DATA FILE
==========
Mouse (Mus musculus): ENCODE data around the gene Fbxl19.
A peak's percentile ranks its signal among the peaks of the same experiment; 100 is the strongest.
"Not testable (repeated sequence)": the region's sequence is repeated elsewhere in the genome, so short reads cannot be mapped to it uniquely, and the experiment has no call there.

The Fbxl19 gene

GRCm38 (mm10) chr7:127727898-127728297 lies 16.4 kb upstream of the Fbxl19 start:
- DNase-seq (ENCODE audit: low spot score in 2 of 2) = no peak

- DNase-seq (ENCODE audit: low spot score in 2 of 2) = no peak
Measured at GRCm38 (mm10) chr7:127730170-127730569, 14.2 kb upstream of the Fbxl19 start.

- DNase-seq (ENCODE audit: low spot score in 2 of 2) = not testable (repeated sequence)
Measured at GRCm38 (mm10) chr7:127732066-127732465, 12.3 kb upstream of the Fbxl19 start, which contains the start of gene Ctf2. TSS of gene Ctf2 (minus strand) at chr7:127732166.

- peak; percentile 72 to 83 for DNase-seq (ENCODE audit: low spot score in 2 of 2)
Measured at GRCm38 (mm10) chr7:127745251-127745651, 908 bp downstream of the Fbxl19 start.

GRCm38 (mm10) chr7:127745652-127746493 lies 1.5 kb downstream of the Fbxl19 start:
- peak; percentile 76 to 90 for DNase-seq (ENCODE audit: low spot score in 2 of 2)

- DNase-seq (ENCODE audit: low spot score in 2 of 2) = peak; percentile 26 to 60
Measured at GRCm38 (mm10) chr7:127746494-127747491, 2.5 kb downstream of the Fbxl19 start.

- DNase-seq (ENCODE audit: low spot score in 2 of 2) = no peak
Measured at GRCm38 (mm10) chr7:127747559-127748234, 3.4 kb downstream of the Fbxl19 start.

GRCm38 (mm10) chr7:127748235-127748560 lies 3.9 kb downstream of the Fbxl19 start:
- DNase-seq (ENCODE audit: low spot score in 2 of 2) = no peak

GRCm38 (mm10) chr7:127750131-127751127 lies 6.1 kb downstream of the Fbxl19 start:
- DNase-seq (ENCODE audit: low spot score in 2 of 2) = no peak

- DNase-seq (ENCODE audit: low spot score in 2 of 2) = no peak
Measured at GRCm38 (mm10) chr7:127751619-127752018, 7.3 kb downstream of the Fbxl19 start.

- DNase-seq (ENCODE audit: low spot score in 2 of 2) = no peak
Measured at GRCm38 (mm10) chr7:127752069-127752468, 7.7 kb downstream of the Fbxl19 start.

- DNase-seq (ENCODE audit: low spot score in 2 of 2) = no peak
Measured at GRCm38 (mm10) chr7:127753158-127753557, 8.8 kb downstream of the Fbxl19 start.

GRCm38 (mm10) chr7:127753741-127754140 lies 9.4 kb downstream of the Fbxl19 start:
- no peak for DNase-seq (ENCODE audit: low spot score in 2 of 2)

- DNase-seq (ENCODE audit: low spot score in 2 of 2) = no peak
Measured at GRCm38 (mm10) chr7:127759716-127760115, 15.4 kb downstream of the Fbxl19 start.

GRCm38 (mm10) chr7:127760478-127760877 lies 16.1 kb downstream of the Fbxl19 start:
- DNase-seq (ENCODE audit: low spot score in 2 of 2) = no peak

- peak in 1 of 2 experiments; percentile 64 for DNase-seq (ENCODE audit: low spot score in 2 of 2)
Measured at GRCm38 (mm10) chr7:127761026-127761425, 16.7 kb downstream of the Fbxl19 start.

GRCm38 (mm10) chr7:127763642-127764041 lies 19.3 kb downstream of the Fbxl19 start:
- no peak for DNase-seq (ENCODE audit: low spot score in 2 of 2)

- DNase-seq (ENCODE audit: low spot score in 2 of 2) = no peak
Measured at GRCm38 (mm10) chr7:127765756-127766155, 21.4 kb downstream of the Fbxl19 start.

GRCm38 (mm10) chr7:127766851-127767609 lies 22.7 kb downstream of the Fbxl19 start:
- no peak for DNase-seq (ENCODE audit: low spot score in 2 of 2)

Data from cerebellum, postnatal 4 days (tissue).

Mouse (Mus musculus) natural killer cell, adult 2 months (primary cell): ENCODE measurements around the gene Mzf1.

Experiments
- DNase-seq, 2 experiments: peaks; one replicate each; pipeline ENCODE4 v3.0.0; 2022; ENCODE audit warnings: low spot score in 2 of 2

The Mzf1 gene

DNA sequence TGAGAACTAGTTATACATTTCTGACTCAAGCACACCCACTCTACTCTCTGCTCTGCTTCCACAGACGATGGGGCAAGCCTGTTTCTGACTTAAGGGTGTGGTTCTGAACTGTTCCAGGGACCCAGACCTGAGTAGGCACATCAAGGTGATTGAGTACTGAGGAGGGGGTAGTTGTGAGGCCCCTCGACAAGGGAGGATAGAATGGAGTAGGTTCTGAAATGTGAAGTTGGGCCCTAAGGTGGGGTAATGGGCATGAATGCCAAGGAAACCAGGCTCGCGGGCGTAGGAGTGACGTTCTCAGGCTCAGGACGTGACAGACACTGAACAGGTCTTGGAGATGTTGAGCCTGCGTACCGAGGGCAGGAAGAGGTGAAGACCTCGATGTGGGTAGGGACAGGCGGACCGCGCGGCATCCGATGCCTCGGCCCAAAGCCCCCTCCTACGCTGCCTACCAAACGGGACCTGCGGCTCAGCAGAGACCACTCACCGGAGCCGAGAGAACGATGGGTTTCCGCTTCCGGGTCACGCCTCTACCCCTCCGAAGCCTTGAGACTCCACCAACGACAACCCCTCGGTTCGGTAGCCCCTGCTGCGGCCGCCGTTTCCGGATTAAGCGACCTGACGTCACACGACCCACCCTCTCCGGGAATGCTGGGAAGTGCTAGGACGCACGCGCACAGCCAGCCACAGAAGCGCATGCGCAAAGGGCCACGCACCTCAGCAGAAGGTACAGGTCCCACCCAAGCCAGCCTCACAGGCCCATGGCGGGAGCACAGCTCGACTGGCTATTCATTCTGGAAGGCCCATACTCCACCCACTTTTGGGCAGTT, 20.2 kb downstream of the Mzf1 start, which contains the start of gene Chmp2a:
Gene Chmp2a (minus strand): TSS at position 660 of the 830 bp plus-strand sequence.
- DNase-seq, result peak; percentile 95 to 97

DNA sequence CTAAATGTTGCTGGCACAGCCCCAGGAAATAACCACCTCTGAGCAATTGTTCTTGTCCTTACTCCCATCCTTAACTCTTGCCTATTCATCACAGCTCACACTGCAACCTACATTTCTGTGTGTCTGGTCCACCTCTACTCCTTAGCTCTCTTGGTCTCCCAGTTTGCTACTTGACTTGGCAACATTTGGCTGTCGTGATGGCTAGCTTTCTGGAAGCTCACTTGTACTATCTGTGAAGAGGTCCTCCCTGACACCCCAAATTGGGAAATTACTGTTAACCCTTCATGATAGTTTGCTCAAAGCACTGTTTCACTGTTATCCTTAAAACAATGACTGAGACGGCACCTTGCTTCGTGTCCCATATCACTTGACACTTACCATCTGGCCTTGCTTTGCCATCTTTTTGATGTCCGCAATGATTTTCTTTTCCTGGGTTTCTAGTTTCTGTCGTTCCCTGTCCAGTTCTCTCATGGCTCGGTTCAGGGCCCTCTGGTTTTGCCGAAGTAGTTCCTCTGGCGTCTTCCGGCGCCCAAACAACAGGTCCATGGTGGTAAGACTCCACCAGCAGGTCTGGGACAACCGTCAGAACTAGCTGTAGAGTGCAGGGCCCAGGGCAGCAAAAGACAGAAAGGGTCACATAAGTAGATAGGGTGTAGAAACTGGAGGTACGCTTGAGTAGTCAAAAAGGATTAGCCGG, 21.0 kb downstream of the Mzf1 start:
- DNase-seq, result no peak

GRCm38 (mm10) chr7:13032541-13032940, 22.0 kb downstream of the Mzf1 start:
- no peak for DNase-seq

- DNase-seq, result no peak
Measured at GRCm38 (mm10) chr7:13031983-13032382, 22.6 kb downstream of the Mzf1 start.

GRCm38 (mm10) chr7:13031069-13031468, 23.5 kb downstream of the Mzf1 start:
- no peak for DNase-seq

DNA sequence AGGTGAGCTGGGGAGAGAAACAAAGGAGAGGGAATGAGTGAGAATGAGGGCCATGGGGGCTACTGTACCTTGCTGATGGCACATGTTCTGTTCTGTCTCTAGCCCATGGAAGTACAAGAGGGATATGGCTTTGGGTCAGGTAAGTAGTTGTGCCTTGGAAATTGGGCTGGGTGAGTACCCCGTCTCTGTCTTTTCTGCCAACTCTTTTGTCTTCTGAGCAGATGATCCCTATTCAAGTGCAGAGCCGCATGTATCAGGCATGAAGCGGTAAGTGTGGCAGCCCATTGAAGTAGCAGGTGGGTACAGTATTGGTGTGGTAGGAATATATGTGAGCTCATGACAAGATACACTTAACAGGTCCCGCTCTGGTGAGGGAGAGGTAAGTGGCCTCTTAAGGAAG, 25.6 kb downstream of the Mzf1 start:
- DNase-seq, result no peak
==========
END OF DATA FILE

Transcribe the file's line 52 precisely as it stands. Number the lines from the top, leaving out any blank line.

- DNase-seq, result no peak